Pantera Tools Construction Blog

Jun 5

Written by: DeWayne Adamson
6/5/2013 9:14 AM

Relationship Building – The top tier contractors also possessed the need and desire to go beyond submitting blind bids. They found it important to make personal contact with their clients and to create a professional relationship with their customers (read more).

If there was a “secret technique” amongst the 7 elements, then this is probably the one. It is very easy to fall into the trap of cranking out bid after bid after bid. We encountered a contractor who had grown the company to a fairly large local plumbing firm. After adding two estimators to the staff to keep up with the bids, he found that his win percentage at the end of the year had dropped by 75%! He was so frustrated that he put himself back in charge of the department and quickly discovered that his estimating team had turned into a bid factory. Gone were the days of talking to the GC’s estimator prior to, during and after the bid. Gone were the monthly drop-in visits to the GC’s office just to say “hello” or to go grab a cup of coffee. These were things he had done in the past and in spite of him still being the face of the company, the connection was not as strong as it used to be. It was shocking to him that it was not the fact that his bids were too high, it turned out that they were “just bids.” His story was one that truly resonated with us because we hear similar stories all too often. If you find yourself saying, “I bid that company all the time and never get anything,” then think about the contractor’s plumbing firm and his story. He is now back to winning at the rate he did before his company turned into a bid factory. Another problem we hear often is, “they use my number and give it to their buddy.” This is without a doubt true and you will be faced with the same responsibility: develop the relationship in order to be the buddy who wins.


Management – We found all of the successful contractors also use Project Management tools and on-going training for their key personnel (read more).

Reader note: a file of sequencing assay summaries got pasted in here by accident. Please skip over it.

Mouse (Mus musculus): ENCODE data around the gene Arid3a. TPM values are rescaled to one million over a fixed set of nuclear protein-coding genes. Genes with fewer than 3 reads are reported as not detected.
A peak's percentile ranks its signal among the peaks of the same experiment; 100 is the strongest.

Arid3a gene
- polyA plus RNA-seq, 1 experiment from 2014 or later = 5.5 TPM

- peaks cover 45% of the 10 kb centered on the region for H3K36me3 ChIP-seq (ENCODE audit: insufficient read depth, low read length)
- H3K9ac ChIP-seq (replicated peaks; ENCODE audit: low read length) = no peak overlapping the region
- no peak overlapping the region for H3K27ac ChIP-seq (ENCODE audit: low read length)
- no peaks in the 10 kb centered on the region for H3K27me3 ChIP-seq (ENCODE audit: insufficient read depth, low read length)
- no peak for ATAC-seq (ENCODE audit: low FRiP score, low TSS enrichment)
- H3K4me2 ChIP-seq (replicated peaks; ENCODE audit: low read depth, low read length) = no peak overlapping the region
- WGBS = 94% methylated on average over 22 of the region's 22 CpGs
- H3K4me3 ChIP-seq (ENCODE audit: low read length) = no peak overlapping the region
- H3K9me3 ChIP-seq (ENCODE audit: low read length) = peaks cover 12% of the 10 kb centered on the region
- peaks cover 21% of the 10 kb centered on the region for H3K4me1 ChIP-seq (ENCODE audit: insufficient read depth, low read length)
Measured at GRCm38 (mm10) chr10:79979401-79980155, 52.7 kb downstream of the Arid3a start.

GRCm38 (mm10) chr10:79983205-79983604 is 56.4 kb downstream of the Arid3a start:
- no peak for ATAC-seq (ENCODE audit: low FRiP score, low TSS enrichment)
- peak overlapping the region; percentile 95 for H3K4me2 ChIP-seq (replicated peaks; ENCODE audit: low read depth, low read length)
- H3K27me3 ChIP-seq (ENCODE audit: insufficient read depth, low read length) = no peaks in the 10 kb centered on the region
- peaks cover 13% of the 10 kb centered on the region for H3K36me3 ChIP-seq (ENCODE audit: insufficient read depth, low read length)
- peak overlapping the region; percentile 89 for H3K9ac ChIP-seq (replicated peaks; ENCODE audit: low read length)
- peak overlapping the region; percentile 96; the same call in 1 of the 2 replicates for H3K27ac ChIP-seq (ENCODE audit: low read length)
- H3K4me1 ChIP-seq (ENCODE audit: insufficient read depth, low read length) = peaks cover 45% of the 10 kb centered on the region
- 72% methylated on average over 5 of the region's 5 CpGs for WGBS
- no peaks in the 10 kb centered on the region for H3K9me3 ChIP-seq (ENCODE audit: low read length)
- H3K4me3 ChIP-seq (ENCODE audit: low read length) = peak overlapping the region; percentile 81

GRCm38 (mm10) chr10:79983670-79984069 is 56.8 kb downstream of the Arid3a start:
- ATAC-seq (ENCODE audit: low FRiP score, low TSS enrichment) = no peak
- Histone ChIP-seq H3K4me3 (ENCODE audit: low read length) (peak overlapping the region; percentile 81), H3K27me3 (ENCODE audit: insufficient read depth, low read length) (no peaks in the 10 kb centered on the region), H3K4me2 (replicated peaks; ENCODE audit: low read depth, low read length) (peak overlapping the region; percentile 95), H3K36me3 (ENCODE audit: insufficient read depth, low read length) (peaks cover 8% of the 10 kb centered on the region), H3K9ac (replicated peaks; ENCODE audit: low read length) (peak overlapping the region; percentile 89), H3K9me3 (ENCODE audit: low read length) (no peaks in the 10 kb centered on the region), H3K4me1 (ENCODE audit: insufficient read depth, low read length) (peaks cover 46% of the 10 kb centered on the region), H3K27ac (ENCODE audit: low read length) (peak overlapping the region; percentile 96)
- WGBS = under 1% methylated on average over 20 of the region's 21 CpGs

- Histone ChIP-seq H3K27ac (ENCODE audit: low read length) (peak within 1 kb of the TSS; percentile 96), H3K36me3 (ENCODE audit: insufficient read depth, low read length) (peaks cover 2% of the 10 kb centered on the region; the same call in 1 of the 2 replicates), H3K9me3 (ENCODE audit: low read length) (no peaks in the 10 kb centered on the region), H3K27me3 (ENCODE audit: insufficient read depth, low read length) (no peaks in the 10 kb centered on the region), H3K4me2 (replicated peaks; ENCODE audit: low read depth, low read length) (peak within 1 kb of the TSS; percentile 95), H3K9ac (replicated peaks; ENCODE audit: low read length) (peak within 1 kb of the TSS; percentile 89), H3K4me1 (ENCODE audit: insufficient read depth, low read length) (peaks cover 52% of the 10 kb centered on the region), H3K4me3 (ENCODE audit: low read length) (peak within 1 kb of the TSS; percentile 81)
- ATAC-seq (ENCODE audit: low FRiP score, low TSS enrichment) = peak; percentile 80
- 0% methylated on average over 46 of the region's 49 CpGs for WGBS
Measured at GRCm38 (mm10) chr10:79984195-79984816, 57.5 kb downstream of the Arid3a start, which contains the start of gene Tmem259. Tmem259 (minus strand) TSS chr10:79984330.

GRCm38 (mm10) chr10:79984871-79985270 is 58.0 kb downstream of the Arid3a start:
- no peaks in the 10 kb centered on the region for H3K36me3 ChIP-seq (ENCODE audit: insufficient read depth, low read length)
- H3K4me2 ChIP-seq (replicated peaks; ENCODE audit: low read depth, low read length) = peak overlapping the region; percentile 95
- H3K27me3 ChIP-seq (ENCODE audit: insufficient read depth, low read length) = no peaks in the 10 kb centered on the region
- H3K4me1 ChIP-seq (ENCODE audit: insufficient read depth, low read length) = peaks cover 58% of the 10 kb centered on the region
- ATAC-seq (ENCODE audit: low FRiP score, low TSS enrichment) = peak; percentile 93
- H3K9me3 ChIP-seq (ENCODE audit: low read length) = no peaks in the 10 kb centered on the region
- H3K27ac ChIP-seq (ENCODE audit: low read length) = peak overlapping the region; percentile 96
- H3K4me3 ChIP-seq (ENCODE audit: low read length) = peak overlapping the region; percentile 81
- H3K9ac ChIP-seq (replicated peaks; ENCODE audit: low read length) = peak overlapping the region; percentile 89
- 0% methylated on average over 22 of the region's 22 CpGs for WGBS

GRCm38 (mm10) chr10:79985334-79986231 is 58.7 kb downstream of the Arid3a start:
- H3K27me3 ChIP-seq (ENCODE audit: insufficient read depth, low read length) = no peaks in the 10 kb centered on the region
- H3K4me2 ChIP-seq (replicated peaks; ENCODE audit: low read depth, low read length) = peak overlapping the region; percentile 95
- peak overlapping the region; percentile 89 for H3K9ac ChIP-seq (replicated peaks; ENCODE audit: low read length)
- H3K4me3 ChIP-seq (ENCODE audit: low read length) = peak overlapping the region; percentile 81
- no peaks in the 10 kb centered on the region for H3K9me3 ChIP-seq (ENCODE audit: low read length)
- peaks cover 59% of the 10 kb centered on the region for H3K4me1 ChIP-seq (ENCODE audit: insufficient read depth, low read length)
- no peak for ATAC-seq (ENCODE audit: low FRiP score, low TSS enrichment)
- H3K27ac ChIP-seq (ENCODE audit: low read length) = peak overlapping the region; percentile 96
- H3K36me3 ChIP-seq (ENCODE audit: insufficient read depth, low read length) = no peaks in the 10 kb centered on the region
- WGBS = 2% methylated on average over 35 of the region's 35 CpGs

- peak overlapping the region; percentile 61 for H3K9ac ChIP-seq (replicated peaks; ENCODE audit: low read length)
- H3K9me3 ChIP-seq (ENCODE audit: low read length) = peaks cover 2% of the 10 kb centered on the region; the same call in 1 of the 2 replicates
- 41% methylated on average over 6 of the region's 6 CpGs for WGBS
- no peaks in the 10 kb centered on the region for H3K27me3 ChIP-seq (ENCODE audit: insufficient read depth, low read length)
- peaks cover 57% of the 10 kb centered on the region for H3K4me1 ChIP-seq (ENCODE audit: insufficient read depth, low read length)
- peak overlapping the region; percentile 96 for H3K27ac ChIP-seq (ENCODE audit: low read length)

During our survey we asked the question, “Do you use technology to manage your projects?” Every one of our top tier contractors answered with a “yes.” With further in-depth questioning and interviews, the type of technology varied greatly and ranged from low-end to high-end products. The point is that they all used some form of technology to manage their field personnel, equipment and procurement. It was stated emphatically that their Project Management systems were easily the best investments they had made in order to enhance profitability. On the other hand, they mentioned that their websites were the best investments they made in regards to branding. The question was also in reference to the company’s management in general. The problem was in asking the manager if they were a “good” manager. You see the dilemma. What we did do, however, was extrapolate from the answers from many of the top tier companies. These contractors stated that they had sent their supervisors to training seminars and (again) they were ahead of the curve by adopting Project Management systems and other technologies (i.e. professional websites, company email addresses, etc.). Until recently, Project Management systems were primarily a large GC methodology. Now we are seeing trade contractors with as few as two crews using Project Management for resource allocation and job costing. To top it all off, they are tremendously successful and continuously see a return on investment that has been, more often than not, nearly immediate.


There you have it – the seven essential habits of highly effective subcontractors. As you can see, very little of it has to do with luck or good fortune. The most successful contractors were those who provided quality work; had excellent exposure; a solid, repeatable set of internal processes; and had implemented a project management system.


This is good news for you because all of these elements are within your control! If you are already a high performer, then it is likely that you have already successfully implemented these elements into your day-to-day business. If, however, you are looking for a way to improve your business, increase your sales and win more jobs, we suggest that you analyze these issues internally. After that, you will find the areas in which you can improve your business.


Do you want to be considered a “high performer?” Then you simply need to take the steps to recognize where you can improve and act on them. In the end, it is all up to you! What if you don’t know what to do once you have located the problems?


Well, that’s where we come in! Whether you are looking for project leads, a new website, or a project management system, we have the necessary tools to help you succeed. Let Pantera help you grow your business! Give us a call today at 877-219-9777 for a free consultation.

 

 

Copyright ©2013 DeWayne Adamson

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2 comments so far...

Re: The Seven Habits of Highly Successful Contractors (Part Three of Three)

All 3 articles were exactly to to point. Thanks for sharing.

By Paul Pakenham Sr on   11/18/2013 1:23 PM

Re: The Seven Habits of Highly Successful Contractors (Part Three of Three)

Nice article.

By Erniestools.com on   1/29/2014 1:27 AM

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